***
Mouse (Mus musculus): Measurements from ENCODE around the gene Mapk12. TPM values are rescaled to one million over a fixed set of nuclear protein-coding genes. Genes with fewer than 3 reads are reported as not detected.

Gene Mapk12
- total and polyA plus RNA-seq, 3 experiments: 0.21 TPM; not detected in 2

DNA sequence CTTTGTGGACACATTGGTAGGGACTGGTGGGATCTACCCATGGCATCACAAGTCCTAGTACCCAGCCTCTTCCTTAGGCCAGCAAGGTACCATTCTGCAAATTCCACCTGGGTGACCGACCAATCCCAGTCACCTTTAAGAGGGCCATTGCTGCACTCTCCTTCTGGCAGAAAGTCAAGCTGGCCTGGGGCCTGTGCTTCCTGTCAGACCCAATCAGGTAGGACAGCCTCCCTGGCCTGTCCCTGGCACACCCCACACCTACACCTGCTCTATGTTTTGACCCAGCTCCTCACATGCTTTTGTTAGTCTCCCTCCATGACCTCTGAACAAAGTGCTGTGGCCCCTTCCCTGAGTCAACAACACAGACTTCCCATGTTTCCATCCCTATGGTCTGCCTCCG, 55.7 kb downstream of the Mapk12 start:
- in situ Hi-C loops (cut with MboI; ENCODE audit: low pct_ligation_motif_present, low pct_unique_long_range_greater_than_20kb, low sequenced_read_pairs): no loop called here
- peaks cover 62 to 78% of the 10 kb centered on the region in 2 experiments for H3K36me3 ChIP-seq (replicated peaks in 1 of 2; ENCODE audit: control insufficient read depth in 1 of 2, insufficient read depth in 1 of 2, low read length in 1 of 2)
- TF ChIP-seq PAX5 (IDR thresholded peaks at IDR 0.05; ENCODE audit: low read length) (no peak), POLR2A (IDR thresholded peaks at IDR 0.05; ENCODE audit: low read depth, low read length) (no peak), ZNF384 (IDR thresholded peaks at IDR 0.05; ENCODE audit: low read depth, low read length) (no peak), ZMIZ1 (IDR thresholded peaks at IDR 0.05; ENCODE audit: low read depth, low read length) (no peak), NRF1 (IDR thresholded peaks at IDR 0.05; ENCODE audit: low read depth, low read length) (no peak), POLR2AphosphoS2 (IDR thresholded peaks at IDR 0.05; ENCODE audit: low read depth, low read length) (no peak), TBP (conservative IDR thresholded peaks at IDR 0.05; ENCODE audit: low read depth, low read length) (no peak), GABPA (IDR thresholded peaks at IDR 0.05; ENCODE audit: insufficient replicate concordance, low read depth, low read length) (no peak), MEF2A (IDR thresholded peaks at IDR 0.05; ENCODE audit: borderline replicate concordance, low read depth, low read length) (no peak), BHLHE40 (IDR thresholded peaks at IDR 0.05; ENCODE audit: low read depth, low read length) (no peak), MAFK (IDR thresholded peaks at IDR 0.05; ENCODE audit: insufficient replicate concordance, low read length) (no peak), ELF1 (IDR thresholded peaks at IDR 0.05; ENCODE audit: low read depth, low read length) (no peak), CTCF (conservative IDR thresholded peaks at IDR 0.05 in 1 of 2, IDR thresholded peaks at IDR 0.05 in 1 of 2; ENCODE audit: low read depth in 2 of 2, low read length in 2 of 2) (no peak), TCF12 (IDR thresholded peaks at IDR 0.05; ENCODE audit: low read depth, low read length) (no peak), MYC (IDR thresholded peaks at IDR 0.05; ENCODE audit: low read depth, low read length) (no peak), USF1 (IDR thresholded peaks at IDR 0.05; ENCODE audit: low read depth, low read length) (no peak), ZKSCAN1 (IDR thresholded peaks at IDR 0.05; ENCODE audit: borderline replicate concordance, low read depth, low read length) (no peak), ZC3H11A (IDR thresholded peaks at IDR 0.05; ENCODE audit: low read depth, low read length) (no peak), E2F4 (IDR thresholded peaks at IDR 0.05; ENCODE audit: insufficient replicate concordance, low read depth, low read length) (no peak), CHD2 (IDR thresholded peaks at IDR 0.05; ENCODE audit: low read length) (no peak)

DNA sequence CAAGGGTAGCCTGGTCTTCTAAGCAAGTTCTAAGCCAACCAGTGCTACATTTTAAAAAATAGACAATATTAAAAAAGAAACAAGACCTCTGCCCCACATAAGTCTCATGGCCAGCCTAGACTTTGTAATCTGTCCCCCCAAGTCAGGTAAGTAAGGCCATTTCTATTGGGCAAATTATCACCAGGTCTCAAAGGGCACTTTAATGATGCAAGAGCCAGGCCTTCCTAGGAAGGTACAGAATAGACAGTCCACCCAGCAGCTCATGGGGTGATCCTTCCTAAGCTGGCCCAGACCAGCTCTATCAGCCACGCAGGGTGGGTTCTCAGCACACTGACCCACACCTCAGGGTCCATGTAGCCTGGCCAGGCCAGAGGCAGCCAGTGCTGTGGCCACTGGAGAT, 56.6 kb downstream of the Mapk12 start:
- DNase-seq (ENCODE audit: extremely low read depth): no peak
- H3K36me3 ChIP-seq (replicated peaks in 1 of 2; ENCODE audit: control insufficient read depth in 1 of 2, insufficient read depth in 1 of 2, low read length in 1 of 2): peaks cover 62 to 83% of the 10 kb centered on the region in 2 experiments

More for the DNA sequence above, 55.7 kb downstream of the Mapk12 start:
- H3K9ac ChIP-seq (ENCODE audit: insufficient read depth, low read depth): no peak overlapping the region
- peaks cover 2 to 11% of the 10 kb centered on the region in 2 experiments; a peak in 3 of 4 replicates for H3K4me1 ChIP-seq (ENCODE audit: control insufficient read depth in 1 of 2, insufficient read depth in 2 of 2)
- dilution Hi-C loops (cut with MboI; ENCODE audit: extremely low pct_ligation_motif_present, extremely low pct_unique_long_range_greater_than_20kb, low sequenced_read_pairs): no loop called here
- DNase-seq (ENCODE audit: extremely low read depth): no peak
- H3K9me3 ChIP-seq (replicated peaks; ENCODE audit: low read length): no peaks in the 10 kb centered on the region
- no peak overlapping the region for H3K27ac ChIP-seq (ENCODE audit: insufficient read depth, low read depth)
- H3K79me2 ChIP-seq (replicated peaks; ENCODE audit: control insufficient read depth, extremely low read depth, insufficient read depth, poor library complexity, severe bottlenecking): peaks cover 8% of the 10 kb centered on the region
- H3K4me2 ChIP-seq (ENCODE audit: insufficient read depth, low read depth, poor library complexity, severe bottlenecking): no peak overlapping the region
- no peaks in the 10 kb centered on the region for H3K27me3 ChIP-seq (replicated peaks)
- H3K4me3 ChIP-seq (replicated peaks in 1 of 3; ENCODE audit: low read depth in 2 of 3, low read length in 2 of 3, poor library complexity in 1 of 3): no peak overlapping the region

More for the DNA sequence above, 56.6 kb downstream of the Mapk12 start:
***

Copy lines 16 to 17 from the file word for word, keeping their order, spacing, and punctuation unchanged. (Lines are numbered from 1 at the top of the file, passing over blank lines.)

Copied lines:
- H3K9me3 ChIP-seq (replicated peaks; ENCODE audit: low read length): no peaks in the 10 kb centered on the region
- no peak overlapping the region for H3K27ac ChIP-seq (ENCODE audit: insufficient read depth, low read depth)